With John Eggerton, Sarah Outhwaite, Alex Weprin and Anne Becker
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Microsoft was among the computer companies that complained loudly to the Federal Trade Commission two weeks ago that copyright warnings on movies and TV programs are deceptive and misleading. But the software giant might want to fortify its own glass house before pitching stones over copyright warnings.
Studios and computer companies, of course, have waged a years-long battle over copyright, with studios advocating stern warnings to prevent digital piracy and computer and electronics companies championing “fair use” copying and distribution of content.
Along with Google, Yahoo! and others in the Computer & Communication Industry Association (CCIA), Microsoft argued that the familiar FBI warnings before DVDs and MLB and NFL broadcasts not only make consumers think that unauthorized use is illegal but also fail to spell out fair use exceptions.
But if you click on “About Microsoft Office Outlook” in the e-mail program's “Help” menu, you'll find a similar warning that “Unauthorized reproduction or distribution of this program…may result in severe civil and criminal penalties, and will be prosecuted under the maximum extent possible under the law.”
No mention of the fair use doctrine, which allows a textbook publisher like Harcourt—one of those cited in the complaint to the FTC (and, full disclosure, a soon-to-be ex-division of B&C
parent Reed Elsevier)—to use a screen grab of an Outlook inbox as a graphic in an educational presentation.
Ed Black, who heads the CCIA, had no comment on the apparent “do as I say, not as I do” disconnect.
On the heels of MTV's announcement that the 20th season of The Real World will be going green, and with the launch of Discovery's Planet Green channel on the horizon, two more shows are joining the race to rake in dollars from the growing green-ad market.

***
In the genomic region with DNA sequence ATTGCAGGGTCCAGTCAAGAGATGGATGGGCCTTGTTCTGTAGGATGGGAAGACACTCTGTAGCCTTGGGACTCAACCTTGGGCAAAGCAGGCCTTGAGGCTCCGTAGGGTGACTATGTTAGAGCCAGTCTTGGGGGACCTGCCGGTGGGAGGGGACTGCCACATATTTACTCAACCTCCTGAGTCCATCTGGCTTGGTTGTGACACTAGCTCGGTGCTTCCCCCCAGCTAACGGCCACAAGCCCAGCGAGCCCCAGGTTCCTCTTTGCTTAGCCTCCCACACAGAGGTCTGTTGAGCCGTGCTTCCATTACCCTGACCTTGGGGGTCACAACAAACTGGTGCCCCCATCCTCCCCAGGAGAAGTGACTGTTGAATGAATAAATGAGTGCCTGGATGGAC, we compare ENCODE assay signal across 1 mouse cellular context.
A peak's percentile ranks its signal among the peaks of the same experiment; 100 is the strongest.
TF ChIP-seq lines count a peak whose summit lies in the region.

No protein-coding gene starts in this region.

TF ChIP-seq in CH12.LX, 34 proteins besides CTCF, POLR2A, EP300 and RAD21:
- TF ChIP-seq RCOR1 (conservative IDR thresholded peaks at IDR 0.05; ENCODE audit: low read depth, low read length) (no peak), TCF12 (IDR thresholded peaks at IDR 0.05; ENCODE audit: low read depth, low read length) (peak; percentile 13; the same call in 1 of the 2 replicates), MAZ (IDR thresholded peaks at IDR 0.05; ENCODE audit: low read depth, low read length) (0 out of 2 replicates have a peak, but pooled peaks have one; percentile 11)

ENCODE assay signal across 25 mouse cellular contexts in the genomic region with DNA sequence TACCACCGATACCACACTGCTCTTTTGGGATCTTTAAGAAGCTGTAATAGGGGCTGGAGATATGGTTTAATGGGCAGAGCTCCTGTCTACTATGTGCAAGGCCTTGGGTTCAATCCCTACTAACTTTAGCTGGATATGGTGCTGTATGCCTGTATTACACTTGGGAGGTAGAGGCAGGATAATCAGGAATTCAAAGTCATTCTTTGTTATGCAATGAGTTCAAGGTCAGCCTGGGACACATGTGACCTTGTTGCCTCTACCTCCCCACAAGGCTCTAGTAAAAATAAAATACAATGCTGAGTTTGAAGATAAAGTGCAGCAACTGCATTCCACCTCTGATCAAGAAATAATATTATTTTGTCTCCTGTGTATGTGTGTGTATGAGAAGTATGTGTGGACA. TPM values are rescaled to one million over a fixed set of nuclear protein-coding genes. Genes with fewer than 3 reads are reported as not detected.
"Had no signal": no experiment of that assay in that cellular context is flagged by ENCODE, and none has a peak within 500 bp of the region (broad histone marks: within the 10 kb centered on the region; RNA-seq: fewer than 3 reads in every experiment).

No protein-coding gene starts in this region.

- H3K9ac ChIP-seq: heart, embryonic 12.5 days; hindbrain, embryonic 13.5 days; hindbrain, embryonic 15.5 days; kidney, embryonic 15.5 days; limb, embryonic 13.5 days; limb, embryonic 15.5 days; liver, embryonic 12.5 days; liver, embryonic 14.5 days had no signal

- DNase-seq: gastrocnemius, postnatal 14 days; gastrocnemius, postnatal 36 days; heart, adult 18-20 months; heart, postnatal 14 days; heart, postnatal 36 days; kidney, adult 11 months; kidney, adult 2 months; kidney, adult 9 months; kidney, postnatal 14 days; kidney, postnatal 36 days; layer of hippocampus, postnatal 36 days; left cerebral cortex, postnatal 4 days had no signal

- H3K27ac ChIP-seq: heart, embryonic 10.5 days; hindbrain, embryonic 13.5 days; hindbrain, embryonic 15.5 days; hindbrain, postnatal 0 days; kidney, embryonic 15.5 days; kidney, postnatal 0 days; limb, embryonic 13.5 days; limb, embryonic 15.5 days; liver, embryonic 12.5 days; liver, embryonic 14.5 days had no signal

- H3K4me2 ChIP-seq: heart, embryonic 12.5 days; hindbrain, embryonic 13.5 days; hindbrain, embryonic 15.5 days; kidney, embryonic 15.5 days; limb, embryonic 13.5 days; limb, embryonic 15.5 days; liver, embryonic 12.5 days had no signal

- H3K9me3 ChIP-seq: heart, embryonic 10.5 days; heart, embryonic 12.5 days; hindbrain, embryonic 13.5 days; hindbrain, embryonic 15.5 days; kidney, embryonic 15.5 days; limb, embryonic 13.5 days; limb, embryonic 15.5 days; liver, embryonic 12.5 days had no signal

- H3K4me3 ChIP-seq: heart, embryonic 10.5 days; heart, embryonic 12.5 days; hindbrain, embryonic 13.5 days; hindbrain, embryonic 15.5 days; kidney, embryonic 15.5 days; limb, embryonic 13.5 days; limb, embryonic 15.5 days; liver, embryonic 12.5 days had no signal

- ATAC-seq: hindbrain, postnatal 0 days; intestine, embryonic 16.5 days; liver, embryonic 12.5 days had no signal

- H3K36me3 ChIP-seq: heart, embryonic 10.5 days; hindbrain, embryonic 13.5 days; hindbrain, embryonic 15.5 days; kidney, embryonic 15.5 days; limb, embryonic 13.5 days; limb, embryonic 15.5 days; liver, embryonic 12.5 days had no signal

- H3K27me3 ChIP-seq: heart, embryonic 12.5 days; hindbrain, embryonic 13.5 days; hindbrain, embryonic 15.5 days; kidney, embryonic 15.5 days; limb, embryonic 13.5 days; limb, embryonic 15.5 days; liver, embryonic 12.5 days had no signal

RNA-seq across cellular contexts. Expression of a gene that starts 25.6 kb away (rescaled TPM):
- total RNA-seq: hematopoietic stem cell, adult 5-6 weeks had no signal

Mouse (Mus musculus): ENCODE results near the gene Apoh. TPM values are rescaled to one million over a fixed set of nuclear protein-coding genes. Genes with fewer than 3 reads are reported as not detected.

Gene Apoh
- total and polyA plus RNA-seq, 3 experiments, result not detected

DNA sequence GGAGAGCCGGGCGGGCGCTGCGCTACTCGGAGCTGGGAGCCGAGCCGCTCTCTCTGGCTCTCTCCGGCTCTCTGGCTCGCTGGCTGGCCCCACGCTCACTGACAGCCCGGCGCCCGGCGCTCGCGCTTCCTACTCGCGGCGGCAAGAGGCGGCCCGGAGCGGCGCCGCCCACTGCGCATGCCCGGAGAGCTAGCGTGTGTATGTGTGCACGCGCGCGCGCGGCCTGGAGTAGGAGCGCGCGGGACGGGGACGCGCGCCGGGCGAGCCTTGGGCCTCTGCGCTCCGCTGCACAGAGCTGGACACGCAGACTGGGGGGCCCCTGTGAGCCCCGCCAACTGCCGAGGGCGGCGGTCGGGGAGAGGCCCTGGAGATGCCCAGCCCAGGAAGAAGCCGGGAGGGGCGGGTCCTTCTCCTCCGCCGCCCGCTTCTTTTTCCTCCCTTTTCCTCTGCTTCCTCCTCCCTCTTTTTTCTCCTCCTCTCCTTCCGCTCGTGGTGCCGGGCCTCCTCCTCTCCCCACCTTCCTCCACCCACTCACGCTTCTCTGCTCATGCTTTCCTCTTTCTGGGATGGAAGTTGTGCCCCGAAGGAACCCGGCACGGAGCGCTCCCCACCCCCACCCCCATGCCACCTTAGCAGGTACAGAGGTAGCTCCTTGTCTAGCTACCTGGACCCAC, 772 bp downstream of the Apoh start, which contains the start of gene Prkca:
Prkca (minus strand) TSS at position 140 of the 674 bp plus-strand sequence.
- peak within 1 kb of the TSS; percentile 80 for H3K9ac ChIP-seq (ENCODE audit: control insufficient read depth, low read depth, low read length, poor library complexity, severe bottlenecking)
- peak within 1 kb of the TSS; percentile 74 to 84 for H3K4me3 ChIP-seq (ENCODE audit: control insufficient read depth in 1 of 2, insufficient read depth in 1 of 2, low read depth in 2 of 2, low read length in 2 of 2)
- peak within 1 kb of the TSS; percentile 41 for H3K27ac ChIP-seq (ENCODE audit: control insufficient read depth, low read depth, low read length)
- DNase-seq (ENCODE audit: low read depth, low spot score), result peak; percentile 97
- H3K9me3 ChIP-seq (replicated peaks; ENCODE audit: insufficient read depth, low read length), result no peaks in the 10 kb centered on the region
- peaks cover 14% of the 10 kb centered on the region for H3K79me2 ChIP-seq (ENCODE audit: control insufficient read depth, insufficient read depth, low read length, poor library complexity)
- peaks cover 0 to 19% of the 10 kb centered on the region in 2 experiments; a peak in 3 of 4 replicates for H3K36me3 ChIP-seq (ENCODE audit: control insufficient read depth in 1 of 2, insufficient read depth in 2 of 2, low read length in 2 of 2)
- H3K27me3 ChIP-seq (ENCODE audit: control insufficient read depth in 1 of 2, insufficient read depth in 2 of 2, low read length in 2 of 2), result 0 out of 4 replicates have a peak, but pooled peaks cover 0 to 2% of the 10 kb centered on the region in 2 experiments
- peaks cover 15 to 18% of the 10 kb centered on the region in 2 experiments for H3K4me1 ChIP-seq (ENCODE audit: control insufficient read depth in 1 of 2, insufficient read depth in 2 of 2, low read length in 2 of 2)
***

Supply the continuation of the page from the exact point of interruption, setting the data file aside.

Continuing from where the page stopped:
This time it's the makeover format that is donning the vestments of verdant virtue. Actual Reality, the producers of Flip That House and 30 Days, is on the prowl for people looking to do a full-blown eco-makeover for Green That House.
Meanwhile, a mysterious casting call on Craig's List asks, “Are you enthusiastic for all things 'green'?” According to the notice, an unnamed production company is looking for “strong, opinionated people” who can “tell others that there [sic] home 'makeover' sucks” to host a new “green” reality series.
Don't get us wrong—we're all big fans of ozone, clean air and bio-diversity. (This is, after all, the Green issue of the magazine.) But in the interest of programming diversity, we look forward to the inevitable eco-backlash and the casting calls for Project Strip Mine.
Rosie O'Donnell may have left The View, but the comedian's tumultuous tenure on ABC's morning coffee klatch lives on—in ceramic, at least.
Apparently, viewers who are already nostalgic for O'Donnell's attacks on Donald Trump, Bush administration policy and fellow View panelist Elisabeth Hasselbeck have been logging on in droves to ABC's online store in hopes of snatching up a View mug with Rosie's mug on it.
The latest edition, depicting the View ladies riding surf boards, was “the best-selling mug that the show has ever offered and was even back-ordered for some time until production could catch up with demand,” said a spokeswoman last week.
Alas, it seems View panelist Joy Behar's recent on-air suggestion that the mug would soon be a collector's item provoked a run on the Rosie receptacle. After telling us the mug would be available while supplies last or until the next collectible mug is issued in conjunction with the September season premiere, the show's spokeswoman later learned that it had sold out early last week.
Perhaps the show will consider issuing a special edition of Rock 'Em Sock 'Em Robots featuring O'Donnell and Hasselbeck's heads.